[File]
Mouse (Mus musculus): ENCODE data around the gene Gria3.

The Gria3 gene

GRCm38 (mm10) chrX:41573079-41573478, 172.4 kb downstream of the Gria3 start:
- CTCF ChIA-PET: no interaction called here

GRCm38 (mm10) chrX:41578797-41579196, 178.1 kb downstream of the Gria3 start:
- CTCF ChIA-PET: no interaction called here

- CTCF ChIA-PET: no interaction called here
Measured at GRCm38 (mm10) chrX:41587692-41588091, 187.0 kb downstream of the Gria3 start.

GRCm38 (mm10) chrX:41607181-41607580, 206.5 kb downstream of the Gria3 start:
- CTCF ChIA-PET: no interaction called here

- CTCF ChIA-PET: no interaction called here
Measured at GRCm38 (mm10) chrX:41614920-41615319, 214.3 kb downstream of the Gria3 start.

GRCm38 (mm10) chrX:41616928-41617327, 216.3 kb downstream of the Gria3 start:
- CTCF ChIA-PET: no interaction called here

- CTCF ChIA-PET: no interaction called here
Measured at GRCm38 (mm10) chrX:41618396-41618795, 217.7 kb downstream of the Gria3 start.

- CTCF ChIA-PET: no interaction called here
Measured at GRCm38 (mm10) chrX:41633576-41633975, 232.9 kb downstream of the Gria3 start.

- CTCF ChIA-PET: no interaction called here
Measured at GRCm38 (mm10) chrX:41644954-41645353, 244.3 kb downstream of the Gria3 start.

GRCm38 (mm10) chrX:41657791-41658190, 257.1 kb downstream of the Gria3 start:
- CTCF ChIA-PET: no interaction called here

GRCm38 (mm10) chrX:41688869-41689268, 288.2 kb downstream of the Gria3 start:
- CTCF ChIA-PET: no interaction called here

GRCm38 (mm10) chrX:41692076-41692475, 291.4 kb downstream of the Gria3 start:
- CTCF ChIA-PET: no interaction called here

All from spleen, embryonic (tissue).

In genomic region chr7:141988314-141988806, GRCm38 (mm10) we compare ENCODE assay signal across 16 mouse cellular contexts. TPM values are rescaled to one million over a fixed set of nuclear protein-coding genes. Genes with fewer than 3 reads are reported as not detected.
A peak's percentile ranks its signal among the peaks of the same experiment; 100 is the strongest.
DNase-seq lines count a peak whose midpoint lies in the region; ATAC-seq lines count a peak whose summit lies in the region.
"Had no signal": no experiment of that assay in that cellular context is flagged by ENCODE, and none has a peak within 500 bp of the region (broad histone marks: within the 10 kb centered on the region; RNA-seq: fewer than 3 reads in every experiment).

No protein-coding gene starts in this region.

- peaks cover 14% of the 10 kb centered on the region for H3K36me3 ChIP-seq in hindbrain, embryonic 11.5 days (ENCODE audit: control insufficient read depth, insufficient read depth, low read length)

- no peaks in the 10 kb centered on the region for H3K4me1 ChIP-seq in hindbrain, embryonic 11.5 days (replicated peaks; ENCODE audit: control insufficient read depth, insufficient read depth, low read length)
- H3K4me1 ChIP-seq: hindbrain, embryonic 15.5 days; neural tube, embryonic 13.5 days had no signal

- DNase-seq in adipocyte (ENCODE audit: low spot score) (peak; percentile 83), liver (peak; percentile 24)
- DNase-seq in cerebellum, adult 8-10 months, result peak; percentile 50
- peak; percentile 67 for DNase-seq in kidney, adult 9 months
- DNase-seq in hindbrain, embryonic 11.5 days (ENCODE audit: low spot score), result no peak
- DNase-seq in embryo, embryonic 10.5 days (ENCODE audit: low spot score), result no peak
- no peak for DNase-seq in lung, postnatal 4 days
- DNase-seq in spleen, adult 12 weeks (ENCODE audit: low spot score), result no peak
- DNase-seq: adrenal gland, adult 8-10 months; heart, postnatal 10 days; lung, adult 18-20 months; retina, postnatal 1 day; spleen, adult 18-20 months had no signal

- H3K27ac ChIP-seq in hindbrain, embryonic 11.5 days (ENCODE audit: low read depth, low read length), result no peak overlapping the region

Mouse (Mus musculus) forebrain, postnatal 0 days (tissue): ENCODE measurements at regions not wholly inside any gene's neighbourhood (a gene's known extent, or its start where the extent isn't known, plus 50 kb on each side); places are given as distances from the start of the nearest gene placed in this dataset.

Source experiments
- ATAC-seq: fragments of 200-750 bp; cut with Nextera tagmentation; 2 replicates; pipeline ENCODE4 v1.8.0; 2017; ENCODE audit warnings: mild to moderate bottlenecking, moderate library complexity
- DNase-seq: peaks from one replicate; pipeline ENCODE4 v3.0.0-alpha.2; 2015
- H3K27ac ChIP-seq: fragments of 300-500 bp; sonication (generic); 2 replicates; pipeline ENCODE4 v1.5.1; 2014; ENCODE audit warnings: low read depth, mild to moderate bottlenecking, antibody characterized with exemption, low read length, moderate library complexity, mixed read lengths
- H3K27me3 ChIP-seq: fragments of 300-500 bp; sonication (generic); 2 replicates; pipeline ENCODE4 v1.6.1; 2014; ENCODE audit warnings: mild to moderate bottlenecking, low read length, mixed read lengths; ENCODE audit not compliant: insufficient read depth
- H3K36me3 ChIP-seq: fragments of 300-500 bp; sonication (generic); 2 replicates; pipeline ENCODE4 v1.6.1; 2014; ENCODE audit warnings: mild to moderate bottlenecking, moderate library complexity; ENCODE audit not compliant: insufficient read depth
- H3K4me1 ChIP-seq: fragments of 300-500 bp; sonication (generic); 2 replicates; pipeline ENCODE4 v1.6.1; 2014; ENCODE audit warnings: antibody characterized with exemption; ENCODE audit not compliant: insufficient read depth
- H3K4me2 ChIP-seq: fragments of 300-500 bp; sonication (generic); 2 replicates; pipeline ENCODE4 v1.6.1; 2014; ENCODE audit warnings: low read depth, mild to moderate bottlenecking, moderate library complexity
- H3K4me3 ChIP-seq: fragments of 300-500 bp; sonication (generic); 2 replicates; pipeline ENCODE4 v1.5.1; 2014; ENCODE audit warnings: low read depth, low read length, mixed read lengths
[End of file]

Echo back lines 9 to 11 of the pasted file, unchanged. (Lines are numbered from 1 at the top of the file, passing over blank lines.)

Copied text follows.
GRCm38 (mm10) chrX:41607181-41607580, 206.5 kb downstream of the Gria3 start:
- CTCF ChIA-PET: no interaction called here

- CTCF ChIA-PET: no interaction called here